KANSAS CITY, Mo. – A former school superintendent turned techie has launched a nonprofit aimed at exposing children from lower socioeconomic status to technology.
Dr. Philip Hickman is the founder of Learn Techquity, a program that offers free to low cost training in STEM-based fields with a heavy emphasis on technology.
“We are running across a shortage of talent, and we wanted to be a part of the solution, not the problem,” Hickman said.
He believes the current school structure isn’t always relevant to preparing young people for the future workforce.
“[Currently] the name of the game is to memorize, to regurgitate facts and to follow steps,” Hickman said. “The kids learn by doing. So really our old model of teaching is inappropriate for this generation.”
Learn Techquity takes a hands-on approach to learning and focuses on collaboration, communication, critical thinking and problem solving.
“If we don’t teach them the basics of those skills and we’re just teaching facts, then we’re going to fail our generation of children to be prepared,” Hickman said.
On Thursday, when FOX4 visited students of the program at the Nutter Ivanhoe Neighborhood Center, they were learning coding and how to build a makeshift version of Amazon’s Alexa.
“Our children, through our program, will be to tackle any job in the future from biomedical, to computer science, engineering, to robotics, astronomical engineer, aeronautical engineer,” Hickman said.
He estimates they’ve introduced about 150 children, ages 8 to 18, to the world of coding and software since launching the organization a year ago.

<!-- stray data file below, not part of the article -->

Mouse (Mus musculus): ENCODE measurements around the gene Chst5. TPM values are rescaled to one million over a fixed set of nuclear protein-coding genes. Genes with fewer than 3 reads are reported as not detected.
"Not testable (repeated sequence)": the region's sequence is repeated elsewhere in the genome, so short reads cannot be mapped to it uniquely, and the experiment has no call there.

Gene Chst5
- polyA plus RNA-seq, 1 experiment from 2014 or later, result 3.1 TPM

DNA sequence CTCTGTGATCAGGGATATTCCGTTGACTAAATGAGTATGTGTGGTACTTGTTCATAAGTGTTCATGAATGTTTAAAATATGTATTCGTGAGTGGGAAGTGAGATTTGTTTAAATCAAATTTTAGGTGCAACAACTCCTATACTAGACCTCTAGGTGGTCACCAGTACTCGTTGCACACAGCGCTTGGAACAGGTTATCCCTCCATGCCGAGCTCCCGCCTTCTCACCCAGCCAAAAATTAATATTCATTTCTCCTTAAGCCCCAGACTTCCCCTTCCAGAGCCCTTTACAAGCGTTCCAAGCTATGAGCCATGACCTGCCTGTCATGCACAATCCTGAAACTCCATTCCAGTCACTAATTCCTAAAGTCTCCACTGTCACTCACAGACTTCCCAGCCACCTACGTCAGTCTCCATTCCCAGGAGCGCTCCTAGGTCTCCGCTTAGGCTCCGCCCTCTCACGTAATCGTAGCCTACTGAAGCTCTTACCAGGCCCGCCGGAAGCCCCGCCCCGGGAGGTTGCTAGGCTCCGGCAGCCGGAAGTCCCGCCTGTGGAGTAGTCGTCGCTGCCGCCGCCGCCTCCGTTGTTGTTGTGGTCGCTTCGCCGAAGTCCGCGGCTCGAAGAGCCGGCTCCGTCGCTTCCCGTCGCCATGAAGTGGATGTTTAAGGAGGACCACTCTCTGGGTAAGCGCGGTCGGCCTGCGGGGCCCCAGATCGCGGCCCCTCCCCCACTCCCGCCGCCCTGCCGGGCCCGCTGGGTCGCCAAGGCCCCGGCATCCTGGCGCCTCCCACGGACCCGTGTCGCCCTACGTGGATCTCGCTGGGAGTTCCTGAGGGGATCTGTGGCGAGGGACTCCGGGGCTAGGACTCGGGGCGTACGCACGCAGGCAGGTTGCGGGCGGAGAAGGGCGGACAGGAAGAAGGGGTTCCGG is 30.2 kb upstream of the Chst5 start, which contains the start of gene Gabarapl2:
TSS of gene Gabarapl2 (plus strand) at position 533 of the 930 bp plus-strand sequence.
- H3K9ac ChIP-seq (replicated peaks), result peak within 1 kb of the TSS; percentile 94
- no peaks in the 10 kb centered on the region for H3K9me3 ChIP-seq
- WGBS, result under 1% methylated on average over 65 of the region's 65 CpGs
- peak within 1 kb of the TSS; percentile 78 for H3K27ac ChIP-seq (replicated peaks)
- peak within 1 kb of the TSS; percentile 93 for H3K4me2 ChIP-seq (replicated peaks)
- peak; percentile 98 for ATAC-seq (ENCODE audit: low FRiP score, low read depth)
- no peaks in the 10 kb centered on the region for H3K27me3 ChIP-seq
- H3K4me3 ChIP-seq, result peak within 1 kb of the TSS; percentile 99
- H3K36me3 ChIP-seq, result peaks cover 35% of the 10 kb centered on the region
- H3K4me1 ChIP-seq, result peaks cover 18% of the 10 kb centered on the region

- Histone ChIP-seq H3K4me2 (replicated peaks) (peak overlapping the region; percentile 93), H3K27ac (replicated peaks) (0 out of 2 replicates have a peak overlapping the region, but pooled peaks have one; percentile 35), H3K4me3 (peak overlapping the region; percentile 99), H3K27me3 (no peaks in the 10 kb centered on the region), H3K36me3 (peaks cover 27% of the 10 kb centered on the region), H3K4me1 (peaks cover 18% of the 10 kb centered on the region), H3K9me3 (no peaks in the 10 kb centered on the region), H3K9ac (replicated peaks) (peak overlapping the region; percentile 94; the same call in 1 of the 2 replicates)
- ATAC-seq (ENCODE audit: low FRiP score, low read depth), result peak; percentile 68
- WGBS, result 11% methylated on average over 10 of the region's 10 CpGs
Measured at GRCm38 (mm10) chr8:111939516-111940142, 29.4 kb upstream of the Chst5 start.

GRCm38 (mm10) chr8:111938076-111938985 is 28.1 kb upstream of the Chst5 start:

“Our job is to expose children to things that they have never been exposed to, and sometimes will never have the privilege to be exposed to,” he said.
One of the students, currently attending a summer camp offered through the nonprofit, is 14-year-old Robert Morrow. The incoming ninth-grader wants to become a pilot.
“It’s fun,” Morrow said about the camp. “You get to learn how to do different things, and it teaches you how to do stuff. It’s kind of cool.”
Hickman said it’s gratifying to watch a young person start one of their programs and leave with skills that can make them successful in life.
“It’s great to see them grow with grit and perseverance and apply their knowledge and see that light bulb click off on their head when they do solve the problem,” he said.
Learn Techquity offers several camps and sessions throughout the year. The organization is always looking for support, whether it be through donations or working professionals lending their expertise. If that’s you, click here.